Otuya: Yes, we have cases like that but also it boils down to non-planning, if you plan very well you are not supposed to run into such problems because you bought a dredger in Europe and the manufacturers…these things are also like the bicycles you have, you find out that in every car you have, it is not even the people building the cars that build the engines. The engine blocks, etc, they have other people manufacturing them. All they are doing is bring various parts and join them. So long as you buy those (dredge) equipment and you also have links, we have a global village now, it’s a small world, from your bedroom now, you can do business. On the internet you know where to source your parts from. But what we need do is, if you have a 34 – 12 engine in your dredge is you must have a backup. Make sure you have a spare in your workshop because those things they don’t give (long warnings), they fail you when you least expect. So, if the engine disappoints, all you need to do is bring the other one out and put the other one in, and within two – three days you are back to business. Like my client we are working for, four – five months ago, we had a problem on the dredge. The power take off is bad. And we have a complete unit here as spare. So I just called my Chairman now on the phone and said, we have a problem. And for us to start sourcing for spares, we would lose maybe two or three weeks. So, I advice now we pick the spare we have, two, three days (after installation), we are back to business and then we now look for spares parts to repair the other one and keep. If every operator can do that the case of abandoned dredger for two, three, four months will not arise.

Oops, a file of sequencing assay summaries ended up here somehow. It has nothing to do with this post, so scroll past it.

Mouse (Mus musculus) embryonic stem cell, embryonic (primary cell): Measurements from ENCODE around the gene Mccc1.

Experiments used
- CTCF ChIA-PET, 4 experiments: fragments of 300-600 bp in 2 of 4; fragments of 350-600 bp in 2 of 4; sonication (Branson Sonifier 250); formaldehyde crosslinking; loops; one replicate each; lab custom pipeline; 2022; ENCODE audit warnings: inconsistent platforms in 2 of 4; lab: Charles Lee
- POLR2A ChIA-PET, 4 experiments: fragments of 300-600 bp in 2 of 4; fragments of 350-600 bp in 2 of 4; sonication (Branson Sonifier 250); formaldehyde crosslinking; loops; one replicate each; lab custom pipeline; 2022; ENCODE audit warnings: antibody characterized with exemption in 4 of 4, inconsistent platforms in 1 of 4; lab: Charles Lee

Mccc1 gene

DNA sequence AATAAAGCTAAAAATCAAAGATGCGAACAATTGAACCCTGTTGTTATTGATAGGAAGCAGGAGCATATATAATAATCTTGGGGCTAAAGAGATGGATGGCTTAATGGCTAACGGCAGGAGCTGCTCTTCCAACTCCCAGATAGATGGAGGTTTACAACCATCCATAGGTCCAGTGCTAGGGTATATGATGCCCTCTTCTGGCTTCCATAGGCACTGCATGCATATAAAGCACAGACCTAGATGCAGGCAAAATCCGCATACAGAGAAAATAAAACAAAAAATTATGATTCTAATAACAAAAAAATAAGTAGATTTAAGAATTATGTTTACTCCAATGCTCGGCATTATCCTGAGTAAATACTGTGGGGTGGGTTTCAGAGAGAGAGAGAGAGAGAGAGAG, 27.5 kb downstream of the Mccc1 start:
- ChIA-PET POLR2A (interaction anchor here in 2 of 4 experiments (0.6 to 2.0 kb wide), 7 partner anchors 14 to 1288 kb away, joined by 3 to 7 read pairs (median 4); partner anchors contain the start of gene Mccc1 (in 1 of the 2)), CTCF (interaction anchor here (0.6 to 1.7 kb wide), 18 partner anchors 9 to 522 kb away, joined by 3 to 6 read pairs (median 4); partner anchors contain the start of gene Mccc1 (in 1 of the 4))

DDH: Is it only dredgers you repair?

Otuya: Currently and even in the past, we service generators, anything engineering we handle. Ninety-five percent of our business is on dredging, that is where we specialize.

DDH: Do you have a lot of customers, how is the work load, etc now?

Otuya: No, because if you check the dredging companies, most of them have their maintenance units. Except if they have cases which it is beyond them, they now look outside for help.

DDH: Are there other ranges of services demanded from you by dredge operators?

Otuya: You know when you say dredge operators, there a re a lot of things involved in dredging. Like I said earlier, it’s like a factory and you have a lot of departments that make it. So many of the indigenous companies just get an equipment and start pumping sand. But if you really want to go into dredging proper, you need to have a lot of departments. One of the foremost is the survey department because they do a lot of work; they go out there first as soon as the job is coming in. You need your survey department to carry out a lot of investigation. This investigation is where you are going to build your cost from because the report they are going to bring in is what you are going to use. Some, like the government agencies, if they have a job, the bid will be handled by a specialist. At the end of the day, by the time they come, you already know what you are going to do. But if you have just a reclamation job and all those things, you need to do a lot of things: you need to send your surveyor there, check the volume of sand that is going to go into the place. You also need to check where you are going to get your sand from, you need to do a kind of report, a kind of drilling, to check where you are going to win the sand from. After that you need your operation department to swing into action, they will also go and carry out their own investigation. They get their own report, before you to the technical department that is going to give you the equipment to do that job; how many equipment do you need for that job. So all those things have to come into place. And you have the account department that will now study all the bills and see “if we go into this project, are we going to make money or not?”.